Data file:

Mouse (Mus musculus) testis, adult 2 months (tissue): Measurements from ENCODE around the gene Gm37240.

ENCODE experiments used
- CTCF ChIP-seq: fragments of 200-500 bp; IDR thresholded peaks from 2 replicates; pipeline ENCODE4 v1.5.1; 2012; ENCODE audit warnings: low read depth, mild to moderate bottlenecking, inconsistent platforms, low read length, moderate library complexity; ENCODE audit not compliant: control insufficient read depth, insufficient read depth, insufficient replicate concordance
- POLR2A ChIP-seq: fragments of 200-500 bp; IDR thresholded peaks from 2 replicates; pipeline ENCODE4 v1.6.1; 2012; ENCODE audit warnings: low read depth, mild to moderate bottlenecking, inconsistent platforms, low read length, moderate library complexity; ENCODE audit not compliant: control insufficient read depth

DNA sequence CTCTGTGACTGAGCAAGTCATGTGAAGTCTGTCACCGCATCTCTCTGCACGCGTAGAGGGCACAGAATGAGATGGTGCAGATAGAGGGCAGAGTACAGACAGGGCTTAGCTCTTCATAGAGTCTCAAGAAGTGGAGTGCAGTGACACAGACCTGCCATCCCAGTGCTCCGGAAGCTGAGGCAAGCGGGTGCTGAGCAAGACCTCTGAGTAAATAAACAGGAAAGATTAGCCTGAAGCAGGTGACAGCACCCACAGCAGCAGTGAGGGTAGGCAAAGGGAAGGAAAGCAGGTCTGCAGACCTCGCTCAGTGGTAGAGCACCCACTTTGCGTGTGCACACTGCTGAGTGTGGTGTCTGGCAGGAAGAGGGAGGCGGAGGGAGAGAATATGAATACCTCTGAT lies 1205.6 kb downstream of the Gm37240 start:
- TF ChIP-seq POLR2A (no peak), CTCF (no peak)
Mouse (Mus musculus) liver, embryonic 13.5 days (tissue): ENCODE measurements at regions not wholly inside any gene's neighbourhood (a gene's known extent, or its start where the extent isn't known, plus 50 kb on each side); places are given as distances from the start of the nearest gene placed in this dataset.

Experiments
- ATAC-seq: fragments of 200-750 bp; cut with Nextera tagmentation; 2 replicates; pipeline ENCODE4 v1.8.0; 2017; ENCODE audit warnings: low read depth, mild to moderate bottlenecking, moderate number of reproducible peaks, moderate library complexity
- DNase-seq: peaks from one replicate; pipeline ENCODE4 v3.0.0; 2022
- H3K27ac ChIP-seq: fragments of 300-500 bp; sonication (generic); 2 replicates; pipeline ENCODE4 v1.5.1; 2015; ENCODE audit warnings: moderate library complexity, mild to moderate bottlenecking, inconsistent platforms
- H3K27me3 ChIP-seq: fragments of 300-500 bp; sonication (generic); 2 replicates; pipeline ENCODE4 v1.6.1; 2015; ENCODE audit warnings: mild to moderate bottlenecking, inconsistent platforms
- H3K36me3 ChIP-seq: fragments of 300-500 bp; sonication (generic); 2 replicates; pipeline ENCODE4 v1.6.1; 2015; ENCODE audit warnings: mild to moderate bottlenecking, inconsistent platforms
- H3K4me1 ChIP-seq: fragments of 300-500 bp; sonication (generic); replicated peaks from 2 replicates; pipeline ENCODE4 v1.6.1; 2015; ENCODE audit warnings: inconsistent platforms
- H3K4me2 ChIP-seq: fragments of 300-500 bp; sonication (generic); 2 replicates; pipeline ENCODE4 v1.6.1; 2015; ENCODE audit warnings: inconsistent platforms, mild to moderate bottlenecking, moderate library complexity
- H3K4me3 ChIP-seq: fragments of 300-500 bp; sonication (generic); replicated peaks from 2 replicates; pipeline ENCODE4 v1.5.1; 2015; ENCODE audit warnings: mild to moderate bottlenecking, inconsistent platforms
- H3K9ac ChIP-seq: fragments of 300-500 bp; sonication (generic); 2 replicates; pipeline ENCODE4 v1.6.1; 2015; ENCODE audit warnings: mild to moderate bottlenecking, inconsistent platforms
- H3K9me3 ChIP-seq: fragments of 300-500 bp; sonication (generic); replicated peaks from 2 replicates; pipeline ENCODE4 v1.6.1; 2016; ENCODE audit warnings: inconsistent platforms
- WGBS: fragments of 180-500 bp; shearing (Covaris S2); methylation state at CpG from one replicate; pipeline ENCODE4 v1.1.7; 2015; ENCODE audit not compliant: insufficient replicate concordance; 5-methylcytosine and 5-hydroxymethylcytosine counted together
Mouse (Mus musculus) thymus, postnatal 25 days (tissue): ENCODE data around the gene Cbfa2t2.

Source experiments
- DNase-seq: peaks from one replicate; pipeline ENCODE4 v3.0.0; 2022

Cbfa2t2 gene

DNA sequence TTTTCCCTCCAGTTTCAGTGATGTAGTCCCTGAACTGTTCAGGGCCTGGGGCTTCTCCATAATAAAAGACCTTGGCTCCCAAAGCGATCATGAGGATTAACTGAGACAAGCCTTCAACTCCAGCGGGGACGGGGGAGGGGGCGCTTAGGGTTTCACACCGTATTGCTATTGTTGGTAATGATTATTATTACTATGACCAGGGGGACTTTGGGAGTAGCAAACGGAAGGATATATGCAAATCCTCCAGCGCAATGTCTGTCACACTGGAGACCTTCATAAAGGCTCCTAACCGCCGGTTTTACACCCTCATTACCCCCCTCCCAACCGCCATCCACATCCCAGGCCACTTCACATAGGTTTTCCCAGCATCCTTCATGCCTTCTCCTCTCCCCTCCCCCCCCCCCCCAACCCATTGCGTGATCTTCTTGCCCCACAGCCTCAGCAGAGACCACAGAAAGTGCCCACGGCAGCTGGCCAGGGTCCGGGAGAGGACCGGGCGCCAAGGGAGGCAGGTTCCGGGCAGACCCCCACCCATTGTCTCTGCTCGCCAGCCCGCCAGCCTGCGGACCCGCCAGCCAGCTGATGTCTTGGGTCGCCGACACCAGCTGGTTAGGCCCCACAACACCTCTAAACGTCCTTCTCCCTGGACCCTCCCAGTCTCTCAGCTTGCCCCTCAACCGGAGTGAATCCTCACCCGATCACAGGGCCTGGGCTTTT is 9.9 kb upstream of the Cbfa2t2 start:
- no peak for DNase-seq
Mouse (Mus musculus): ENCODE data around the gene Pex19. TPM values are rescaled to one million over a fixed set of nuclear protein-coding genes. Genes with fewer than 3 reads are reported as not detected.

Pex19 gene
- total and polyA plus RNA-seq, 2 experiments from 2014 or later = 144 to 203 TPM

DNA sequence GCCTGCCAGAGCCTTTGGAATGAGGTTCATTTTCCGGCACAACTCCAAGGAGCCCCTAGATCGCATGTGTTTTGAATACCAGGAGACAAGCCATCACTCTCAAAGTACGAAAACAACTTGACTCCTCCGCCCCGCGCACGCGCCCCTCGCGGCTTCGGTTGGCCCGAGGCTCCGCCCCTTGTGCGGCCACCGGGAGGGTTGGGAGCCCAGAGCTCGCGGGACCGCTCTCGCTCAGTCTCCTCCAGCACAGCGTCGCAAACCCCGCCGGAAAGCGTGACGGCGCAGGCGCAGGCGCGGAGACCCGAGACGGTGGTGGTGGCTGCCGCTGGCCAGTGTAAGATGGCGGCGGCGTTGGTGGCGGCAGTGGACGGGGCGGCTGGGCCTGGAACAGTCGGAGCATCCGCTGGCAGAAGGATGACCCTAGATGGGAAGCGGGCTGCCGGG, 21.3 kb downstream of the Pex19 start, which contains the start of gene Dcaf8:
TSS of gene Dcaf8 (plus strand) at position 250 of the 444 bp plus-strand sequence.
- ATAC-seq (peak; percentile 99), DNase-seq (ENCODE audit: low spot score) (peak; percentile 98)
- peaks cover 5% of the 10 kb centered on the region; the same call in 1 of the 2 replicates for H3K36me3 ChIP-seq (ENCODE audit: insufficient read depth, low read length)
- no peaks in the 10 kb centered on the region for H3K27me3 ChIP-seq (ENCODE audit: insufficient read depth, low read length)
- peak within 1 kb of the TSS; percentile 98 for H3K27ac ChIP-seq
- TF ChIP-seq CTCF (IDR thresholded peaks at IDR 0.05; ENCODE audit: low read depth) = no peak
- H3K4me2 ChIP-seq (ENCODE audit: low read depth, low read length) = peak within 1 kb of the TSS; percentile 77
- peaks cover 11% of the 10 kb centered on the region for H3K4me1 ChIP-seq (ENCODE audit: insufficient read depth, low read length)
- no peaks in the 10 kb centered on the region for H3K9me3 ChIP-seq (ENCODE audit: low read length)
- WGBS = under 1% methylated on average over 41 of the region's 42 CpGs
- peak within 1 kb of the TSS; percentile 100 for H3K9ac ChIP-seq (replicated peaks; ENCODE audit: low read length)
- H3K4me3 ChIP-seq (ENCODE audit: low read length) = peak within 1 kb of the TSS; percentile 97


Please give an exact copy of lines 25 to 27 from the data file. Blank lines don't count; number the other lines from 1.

- no peak for DNase-seq
Mouse (Mus musculus): ENCODE data around the gene Pex19. TPM values are rescaled to one million over a fixed set of nuclear protein-coding genes. Genes with fewer than 3 reads are reported as not detected.

Pex19 gene